50 years ago, Sammy Davis Jr at center of racial divide
By David Robb
LOS ANGELES (Hollywood Reporter) - Fifty years ago this week, Sammy Davis Jr. was roundly booed during the opening ceremony of the 1960 Democratic National Convention in Los Angeles. The incident was one of the saddest moments in the entertainer's life and pointed up the deep racial divide that was threatening to rip apart the Democratic Party and the country.
It was July 11, 1960, and in two days the convention would nominate John F. Kennedy as the Democrats' presidential nominee. It had been hot and smoggy that day as 7,000 delegates began pouring into the Sports Arena downtown. The convention was called to order promptly at 5 p.m., and after the invocation, everyone stood as the color guard presented the flag -- the first with 50 stars presented at a national political convention as Hawaii had been admitted to the Union 11 months earlier.
Then came the introduction of the Hollywood celebrities who were packed into the crowded hall as guests of the convention. Three of the five-member Rat Pack were there: Davis, Frank Sinatra and Peter Lawford. Tony Curtis and his wife, Janet Leigh, were on hand, as was Nat "King" Cole, Shirley MacLaine, Lee Marvin, Edward G. Robinson, Hope Lange, Lloyd Bridges and Vincent Price.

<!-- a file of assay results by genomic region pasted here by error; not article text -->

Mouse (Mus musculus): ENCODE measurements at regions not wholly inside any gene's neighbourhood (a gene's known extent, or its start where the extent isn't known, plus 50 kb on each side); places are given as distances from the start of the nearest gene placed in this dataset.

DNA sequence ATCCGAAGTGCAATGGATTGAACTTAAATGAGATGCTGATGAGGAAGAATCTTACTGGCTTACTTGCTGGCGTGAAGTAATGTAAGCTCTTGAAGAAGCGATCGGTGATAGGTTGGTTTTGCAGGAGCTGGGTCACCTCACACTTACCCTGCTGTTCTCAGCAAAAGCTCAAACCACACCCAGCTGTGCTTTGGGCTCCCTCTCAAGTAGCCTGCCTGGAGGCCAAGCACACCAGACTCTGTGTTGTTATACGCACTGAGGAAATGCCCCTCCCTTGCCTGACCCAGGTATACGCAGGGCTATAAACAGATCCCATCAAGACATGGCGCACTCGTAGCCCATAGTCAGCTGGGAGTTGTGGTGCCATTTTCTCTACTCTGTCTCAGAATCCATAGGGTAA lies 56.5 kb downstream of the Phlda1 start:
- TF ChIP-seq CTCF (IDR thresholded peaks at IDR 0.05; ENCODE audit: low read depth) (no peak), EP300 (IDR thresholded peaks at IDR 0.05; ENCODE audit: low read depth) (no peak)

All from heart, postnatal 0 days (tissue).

Everyone was greeted with cheers except Davis, who was booed by many of the white Southern delegates -- not because he was unpopular but because he was engaged to a white woman, Swedish actress May Britt. A headline over a New York Times story the next day read, "Delegates Boo Negro."
After the booing subsided, Sinatra came over and put his hand on Davis' shoulder. "Those dirty sons of bitches," he told his pal. "Don't let 'em get to you."
But it did get to Davis. With tears welling up, he asked Sinatra: "What did I do to deserve that?"
With Davis looking on, Sinatra then sang "The Star-Spangled Banner" under a lone spotlight shining from the rafters as if from heaven. Frank's daughter Nancy later recalled that this was one of her father's "proudest moments," but when he sang the last line, it must have been a moment tinged with irony as well.
After Davis left the rostrum, a reporter, noting that Cole had not been booed when he was introduced, asked Davis why he thought so many of the Southern delegates had booed him. "You know as well as I why they booed," he said. Continued...